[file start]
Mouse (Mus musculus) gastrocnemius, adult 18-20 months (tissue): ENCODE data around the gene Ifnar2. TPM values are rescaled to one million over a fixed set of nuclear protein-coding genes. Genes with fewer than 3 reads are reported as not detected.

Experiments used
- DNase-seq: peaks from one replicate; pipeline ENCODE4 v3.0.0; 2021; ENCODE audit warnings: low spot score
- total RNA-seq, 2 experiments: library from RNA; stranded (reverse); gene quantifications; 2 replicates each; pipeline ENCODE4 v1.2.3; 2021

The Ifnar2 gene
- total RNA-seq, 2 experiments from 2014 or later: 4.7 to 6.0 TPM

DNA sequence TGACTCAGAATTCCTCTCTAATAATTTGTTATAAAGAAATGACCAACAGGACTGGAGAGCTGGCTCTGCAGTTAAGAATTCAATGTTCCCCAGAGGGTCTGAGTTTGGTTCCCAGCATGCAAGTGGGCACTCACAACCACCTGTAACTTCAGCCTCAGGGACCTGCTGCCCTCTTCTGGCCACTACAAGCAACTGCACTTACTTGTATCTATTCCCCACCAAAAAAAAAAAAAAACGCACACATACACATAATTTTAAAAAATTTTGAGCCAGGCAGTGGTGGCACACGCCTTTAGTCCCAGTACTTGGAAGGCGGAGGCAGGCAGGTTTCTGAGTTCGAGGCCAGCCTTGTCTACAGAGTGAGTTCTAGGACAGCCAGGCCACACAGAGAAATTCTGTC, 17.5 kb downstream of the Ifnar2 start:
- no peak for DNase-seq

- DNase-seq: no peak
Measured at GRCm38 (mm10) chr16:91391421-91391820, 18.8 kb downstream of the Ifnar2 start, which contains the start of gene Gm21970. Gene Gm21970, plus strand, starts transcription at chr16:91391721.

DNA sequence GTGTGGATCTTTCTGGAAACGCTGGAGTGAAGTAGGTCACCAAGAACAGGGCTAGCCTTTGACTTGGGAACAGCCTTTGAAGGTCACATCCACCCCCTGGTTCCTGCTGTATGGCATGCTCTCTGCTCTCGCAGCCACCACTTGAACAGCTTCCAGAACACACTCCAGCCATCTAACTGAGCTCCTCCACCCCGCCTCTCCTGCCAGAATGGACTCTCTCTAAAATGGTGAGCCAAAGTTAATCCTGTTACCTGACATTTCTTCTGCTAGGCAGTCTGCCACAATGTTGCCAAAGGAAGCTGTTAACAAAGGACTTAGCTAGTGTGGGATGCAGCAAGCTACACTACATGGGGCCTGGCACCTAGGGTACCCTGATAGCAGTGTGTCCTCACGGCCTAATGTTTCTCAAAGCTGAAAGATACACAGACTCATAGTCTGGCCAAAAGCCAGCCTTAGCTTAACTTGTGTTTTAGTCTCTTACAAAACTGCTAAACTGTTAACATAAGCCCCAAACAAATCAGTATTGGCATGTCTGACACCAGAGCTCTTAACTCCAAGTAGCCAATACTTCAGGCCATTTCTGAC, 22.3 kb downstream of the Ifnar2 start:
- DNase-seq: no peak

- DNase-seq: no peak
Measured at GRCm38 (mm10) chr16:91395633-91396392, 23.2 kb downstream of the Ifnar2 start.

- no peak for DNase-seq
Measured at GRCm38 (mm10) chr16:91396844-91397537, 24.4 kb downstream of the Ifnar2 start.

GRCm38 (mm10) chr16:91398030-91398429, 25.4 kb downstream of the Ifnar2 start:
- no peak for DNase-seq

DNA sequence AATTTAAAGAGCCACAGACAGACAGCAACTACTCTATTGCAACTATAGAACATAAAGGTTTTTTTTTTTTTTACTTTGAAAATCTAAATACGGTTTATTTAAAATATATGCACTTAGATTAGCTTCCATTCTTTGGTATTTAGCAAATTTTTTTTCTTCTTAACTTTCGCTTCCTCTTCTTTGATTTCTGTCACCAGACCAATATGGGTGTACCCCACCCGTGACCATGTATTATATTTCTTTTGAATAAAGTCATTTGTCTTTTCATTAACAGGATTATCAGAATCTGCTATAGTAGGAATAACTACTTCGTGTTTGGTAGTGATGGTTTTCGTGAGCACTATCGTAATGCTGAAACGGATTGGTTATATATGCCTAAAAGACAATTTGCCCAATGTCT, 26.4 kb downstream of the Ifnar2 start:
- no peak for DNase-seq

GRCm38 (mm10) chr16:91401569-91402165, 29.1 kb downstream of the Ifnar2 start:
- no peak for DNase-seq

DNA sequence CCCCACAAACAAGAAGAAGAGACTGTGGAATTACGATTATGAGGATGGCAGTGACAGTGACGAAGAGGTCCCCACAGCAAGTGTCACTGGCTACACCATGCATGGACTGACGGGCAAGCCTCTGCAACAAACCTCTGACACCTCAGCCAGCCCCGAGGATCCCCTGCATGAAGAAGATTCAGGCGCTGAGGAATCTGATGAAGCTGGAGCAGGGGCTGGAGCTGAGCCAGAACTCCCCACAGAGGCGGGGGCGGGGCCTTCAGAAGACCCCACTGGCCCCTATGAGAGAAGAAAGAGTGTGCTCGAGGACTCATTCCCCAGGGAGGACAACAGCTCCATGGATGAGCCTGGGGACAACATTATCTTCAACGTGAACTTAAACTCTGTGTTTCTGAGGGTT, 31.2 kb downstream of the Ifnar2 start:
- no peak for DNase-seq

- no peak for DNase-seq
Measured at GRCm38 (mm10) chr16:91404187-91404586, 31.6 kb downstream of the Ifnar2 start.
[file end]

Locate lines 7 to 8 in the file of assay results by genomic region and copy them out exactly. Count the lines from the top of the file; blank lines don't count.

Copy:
DNA sequence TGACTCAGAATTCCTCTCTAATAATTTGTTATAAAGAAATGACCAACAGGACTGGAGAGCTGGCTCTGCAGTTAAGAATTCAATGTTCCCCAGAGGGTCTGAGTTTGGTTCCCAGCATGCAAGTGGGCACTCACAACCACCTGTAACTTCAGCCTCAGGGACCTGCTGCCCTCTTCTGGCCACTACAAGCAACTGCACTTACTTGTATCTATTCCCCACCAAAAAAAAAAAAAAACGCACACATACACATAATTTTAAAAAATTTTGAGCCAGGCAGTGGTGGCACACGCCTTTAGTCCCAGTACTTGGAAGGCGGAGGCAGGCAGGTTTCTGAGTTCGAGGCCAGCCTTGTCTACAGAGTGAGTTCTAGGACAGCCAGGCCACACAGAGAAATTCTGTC, 17.5 kb downstream of the Ifnar2 start:
- no peak for DNase-seq